Open Access

Introduction of Medical Emergency Teams in Australia and New Zealand: a multi-centre study

  • Daryl Jones1,
  • Carol George2,
  • Graeme K Hart2,
  • Rinaldo Bellomo1, 3Email author and
  • Jacqueline Martin4
Critical Care200812:R46

https://doi.org/10.1186/cc6857

Received: 23 October 2007

Accepted: 7 April 2008

Published: 7 April 2008

Abstract

Introduction

Information about Medical Emergency Teams (METs) in Australia and New Zealand (ANZ) is limited to local studies and a cluster randomised controlled trial (the Medical Emergency Response and Intervention Trial [MERIT]). Thus, we sought to describe the timing of the introduction of METs into ANZ hospitals relative to relevant publications and to assess changes in the incidence and rate of intensive care unit (ICU) admissions due to a ward cardiac arrest (CA) and ICU readmissions.

Methods

We used the Australian and New Zealand Intensive Care Society database to obtain the study data. We related MET introduction to publications about adverse events and MET services. We compared the incidence and rate of readmissions and admitted CAs from wards before and after the introduction of an MET. Finally, we identified hospitals without an MET system which had contributed to the database for at least two years from 2002 to 2005 and measured the incidence of adverse events from the first year of contribution to the second.

Results

The MET status was known for 131 of the 172 (76.2%) hospitals that did not participate in the MERIT study. Among these hospitals, 110 (64.1%) had introduced an MET service by 2005. In the 79 hospitals in which the MET commencement date was known, 75% had introduced an MET by May 2002. Of the 110 hospitals in which an MET service was introduced, 24 (21.8%) contributed continuous data in the year before and after the known commencement date. In these hospitals, the mean incidence of CAs admitted to the ICU from the wards changed from 6.33 per year before to 5.04 per year in the year after the MET service began (difference of 1.29 per year, 95% confidence interval [CI] -0.09 to 2.67; P = 0.0244). The incidence of ICU readmissions and the mortality for both ICU-admitted CAs from wards and ICU readmissions did not change. Data were available to calculate the change in ICU admissions due to ward CAs for 16 of 62 (25.8%) hospitals without an MET system. In these hospitals, admissions to the ICU after a ward CA decreased from 5.0 per year in the first year of data contribution to 4.2 per year in the following year (difference of 0.8 per year, 95% CI -0.81 to 3.49; P = 0.3).

Conclusion

Approximately 60% of hospitals in ANZ with an ICU report having an MET service. Most introduced the MET service early and in association with literature related to adverse events. Although available in only a quarter of hospitals, temporal trends suggest an overall decrease in the incidence of ward CAs admitted to the ICU in MET as well as non-MET hospitals.

Introduction

Rapid Response Systems (RRSs) have been introduced into hospitals to identify and treat at-risk ward patients in an attempt to reduce unplanned intensive care unit (ICU) admissions and cardiac arrests (CAs) [13]. In Australia and New Zealand (ANZ), the most common form of RRS is the ICU-based Medical Emergency Team (MET) system, first described by Lee and colleagues in 1995 [4]. METs have been shown to reduce the incidence of in-hospital CAs in a number of single-centre before-and-after studies [59]. A recently published cluster randomised controlled trial (the Medical Emergency Response and Intervention Trial [MERIT] [10]) involving 23 Australian hospitals, however, did not confirm this finding.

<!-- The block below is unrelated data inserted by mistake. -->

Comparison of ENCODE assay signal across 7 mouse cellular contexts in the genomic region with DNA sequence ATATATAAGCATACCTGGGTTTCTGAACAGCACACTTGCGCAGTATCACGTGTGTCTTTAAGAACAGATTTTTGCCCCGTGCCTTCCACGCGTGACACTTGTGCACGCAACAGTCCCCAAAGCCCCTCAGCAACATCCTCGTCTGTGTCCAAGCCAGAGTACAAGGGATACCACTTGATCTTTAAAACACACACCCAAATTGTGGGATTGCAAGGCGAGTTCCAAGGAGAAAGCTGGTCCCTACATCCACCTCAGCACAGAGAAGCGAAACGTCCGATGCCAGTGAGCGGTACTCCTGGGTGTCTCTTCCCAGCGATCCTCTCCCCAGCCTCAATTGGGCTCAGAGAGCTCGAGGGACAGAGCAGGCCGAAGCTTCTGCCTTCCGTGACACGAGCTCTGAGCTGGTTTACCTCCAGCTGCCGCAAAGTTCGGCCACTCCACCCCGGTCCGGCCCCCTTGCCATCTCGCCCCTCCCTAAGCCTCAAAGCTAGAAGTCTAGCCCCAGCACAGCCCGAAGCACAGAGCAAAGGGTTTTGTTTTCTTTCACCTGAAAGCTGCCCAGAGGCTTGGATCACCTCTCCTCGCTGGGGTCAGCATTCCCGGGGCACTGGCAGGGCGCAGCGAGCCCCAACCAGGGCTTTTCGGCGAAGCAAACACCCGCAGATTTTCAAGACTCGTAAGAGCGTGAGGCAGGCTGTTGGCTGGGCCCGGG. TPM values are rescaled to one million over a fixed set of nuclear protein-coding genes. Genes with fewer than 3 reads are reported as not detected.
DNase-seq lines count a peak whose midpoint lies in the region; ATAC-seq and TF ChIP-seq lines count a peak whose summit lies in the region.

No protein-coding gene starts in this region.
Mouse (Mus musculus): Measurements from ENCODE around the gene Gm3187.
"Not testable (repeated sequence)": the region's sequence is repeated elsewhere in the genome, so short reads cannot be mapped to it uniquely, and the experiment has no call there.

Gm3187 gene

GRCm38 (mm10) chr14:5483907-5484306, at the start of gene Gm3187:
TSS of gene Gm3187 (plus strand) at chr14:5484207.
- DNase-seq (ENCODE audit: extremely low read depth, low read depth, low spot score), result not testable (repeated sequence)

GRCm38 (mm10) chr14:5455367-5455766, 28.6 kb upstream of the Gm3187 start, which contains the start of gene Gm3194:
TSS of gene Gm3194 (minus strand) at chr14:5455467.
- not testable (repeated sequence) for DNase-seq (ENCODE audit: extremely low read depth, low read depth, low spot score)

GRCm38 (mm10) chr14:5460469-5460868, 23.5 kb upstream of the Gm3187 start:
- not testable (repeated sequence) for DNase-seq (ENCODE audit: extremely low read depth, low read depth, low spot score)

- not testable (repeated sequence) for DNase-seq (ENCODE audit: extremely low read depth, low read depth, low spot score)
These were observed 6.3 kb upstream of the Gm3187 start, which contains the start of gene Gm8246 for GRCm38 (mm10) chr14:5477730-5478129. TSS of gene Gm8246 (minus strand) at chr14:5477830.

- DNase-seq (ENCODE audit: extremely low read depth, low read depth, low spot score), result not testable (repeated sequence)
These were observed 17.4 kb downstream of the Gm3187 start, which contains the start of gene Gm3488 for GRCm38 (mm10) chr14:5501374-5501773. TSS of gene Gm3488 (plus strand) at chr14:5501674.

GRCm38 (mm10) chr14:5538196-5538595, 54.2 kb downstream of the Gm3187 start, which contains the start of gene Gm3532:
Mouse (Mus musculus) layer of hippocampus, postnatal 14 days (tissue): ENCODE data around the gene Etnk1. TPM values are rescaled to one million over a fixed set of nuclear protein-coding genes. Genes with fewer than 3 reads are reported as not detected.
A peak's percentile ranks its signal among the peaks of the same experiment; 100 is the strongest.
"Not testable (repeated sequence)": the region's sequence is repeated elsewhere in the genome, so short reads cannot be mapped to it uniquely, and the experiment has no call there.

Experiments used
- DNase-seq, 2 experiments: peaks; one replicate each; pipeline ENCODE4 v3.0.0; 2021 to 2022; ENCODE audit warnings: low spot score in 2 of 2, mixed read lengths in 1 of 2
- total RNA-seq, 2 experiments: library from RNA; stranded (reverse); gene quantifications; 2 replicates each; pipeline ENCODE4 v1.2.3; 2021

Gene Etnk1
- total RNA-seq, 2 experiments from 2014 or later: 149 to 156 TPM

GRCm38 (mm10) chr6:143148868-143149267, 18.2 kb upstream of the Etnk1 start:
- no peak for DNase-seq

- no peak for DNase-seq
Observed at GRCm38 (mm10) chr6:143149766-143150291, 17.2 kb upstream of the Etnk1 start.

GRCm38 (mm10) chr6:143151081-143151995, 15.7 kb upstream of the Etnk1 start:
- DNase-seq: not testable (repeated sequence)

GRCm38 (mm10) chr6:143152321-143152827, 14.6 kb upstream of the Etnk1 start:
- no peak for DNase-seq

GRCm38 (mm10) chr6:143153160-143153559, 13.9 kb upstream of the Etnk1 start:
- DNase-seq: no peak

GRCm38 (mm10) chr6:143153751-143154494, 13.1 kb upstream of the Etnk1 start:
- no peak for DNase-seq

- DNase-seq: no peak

In the United States, RRSs have been introduced into multiple hospitals in response to the '5 Million Lives campaign' promoted by the Institute of Health Improvement (IHI) [11]. On the other hand, the degree of uptake and factors affecting the introduction of MET services into hospitals in ANZ are not well described. Similarly, no aggregate information exists on how the introduction of MET systems might have affected relevant outcome measures outside the setting of the cluster randomised trial, a comparative study of three hospitals, or single-centre before-and-after studies.

The Australian and New Zealand Intensive Care Society (ANZICS) Research Centre for Critical Care Resources (ARCCCR) maintains a database recording information on critical care resources, including the timing of introduction of METs. In addition, ANZICS maintains an Adult Patient Database (ANZICS-APD), which currently contains information on the demographics, admissions source, and outcomes of more than 450,000 ICU admissions. The development and details of the ANZICS-APD have been described in detail elsewhere [12].

The aims of this study were (a) to describe the timing and extent of the introduction of MET services into ANZ hospitals in relation to relevant publications, (b) to assess the association between MET service introduction and the incidence and rate of ICU admissions due to ward CAs, (c) to assess the association between MET service introduction and the incidence and rate of ICU readmissions, and (d) to assess changes in the same adverse events in hospitals that had not introduced an MET service.

Materials and methods

Ethical considerations

The collection, analysis, and reporting of de-identified data by the ANZICS-APD comply with Australian Commonwealth legislation (1994) enabling national quality assurance activities. They also comply with the quality assurance amendment of the Australian Health Insurance Act (1973) [12]. This enables ethical approval for research projects to be undertaken using the information contained within the database.

Assessment on timing of introduction of MET service